Jessica Ivins: A resolution 70 years later for a father's unsettling legacy of ashes from Dachau

Kim Giles: Asking for help is not weakness

Kathy Kristof and Barbara Hoch Marcus: 7 Great Growth Israeli Stocks

Matthew Mientka: How Beans, Peas, And Chickpeas Cleanse Bad Cholesterol and Lowers Risk of Heart Disease

Sabrina Bachai: 5 At-Home Treatments For Headaches

The Kosher Gourmet by Daniel Neman Have yourself a matzo ball: The secrets bubby never told you and recipes she could have never imagined

April 8, 2014

Lori Nawyn: At Your Wit's End and Back: Finding Peace

Susan B. Garland and Rachel L. Sheedy: Strategies Married Couples Can Use to Boost Benefits

David Muhlbaum: Smart Tax Deductions Non-Itemizers Can Claim

Jill Weisenberger, M.S., R.D.N., C.D.E : Before You Lose Your Mental Edge

Dana Dovey: Coffee Drinkers Rejoice! Your Cup Of Joe Can Prevent Death From Liver Disease

Chris Weller: Electric 'Thinking Cap' Puts Your Brain Power Into High Gear

The Kosher Gourmet by Marlene Parrish A gift of hazelnuts keeps giving --- for a variety of nutty recipes: Entree, side, soup, dessert

April 4, 2014

Rabbi David Gutterman: The Word for Nothing Means Everything

Charles Krauthammer: Kerry's folly, Chapter 3

Amy Peterson: A life of love: How to build lasting relationships with your children

John Ericson: Older Women: Save Your Heart, Prevent Stroke Don't Drink Diet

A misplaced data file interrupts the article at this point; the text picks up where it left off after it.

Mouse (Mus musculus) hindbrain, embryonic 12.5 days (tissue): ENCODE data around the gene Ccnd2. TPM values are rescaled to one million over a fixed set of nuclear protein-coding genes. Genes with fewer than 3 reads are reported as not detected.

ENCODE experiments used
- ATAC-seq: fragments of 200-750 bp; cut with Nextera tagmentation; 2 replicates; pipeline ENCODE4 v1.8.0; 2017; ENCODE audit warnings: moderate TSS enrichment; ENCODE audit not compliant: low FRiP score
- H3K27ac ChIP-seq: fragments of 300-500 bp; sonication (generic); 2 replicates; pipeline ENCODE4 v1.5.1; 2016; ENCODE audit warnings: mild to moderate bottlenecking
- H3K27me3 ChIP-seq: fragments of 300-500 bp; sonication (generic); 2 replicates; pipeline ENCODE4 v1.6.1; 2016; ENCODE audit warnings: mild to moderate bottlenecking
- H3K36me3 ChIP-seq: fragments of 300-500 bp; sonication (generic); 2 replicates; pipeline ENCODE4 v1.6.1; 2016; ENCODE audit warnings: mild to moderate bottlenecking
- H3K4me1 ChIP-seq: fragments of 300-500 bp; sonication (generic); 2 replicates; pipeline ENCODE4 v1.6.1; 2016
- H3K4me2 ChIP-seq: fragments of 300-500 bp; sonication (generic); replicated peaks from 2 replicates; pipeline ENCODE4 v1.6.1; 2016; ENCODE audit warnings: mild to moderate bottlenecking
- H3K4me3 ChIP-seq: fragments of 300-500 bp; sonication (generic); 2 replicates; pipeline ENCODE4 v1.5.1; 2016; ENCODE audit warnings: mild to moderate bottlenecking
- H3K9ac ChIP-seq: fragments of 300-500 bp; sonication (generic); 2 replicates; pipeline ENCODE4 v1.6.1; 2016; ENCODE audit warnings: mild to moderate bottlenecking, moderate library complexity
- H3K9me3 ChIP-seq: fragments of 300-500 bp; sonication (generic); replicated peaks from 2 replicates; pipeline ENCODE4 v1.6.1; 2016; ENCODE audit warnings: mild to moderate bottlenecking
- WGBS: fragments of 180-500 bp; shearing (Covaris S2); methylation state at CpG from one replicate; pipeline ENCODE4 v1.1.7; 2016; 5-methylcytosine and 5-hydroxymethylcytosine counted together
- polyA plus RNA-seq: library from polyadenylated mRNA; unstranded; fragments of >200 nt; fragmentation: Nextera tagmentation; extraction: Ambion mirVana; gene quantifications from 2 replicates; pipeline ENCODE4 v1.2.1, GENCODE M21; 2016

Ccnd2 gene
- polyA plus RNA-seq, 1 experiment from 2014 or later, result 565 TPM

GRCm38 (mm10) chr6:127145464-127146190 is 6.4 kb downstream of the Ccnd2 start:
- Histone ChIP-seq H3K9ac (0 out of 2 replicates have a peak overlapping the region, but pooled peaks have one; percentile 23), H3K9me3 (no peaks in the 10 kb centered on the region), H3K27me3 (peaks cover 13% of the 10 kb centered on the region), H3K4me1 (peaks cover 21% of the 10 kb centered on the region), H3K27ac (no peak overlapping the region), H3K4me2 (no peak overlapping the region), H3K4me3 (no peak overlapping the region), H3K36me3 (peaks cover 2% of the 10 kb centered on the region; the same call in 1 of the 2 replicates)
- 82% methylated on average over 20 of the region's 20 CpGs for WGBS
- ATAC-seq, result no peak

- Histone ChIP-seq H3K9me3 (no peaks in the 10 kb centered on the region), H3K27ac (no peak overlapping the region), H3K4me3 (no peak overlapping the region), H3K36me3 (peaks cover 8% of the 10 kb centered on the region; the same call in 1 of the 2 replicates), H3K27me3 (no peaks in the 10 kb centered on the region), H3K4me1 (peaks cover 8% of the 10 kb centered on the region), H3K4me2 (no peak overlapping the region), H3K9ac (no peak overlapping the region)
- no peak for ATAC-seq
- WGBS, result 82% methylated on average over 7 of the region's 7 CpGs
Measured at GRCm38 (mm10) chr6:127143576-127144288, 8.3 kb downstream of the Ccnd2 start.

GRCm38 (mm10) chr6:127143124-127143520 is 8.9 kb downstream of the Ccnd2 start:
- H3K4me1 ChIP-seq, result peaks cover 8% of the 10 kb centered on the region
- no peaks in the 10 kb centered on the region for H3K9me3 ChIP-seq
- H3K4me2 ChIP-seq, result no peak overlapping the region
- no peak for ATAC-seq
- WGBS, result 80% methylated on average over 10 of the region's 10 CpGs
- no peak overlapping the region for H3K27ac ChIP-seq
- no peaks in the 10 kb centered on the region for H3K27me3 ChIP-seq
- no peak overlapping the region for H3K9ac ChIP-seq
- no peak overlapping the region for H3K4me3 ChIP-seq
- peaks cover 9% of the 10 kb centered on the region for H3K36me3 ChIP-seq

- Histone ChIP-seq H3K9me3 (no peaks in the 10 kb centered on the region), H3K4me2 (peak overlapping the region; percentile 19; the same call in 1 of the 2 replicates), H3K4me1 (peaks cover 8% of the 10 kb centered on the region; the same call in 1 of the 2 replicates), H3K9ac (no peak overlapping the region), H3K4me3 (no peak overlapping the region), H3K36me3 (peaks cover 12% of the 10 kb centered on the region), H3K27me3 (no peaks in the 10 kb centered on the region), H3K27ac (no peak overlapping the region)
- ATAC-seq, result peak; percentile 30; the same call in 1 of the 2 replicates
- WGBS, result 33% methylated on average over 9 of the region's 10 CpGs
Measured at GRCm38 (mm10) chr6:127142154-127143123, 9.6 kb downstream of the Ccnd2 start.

John Ericson: Why 50 million Americans will still have spring allergies after taking meds

Cameron Huddleston: Best and Worst Buys of April 2014

Stacy Rapacon: Great Mutual Funds for Young Investors

Sarah Boesveld: Teacher keeps promise to mail thousands of former students letters written by their past selves

The Kosher Gourmet by Sharon Thompson Anyone can make a salad, you say. But can they make a great salad? (SECRETS, TESTED TECHNIQUES + 4 RECIPES, INCLUDING DRESSINGS)

April 2, 2014

Paul Greenberg: Death and joy in the spring

Dan Barry: Should South Carolina Jews be forced to maintain this chimney built by Germans serving the Nazis?

Mayra Bitsko: Save me! An alien took over my child's personality

Frank Clayton: Get happy: 20 scientifically proven happiness activities

Susan Scutti: It's Genetic! Obesity and the 'Carb Breakdown' Gene

Lecia Bushak: Why Hand Sanitizer May Actually Harm Your Health

Stacy Rapacon: Great Funds You Can Own for $500 or Less

Cameron Huddleston: 7 Ways to Save on Home Decor

The Kosher Gourmet by Steve Petusevsky Exploring ingredients as edible-stuffed containers (TWO RECIPES + TIPS & TECHINQUES)

Jewish World Review May 28, 2010 / 15 Sivan 5770

Gambling on a Sure Thing

By Greg Crosby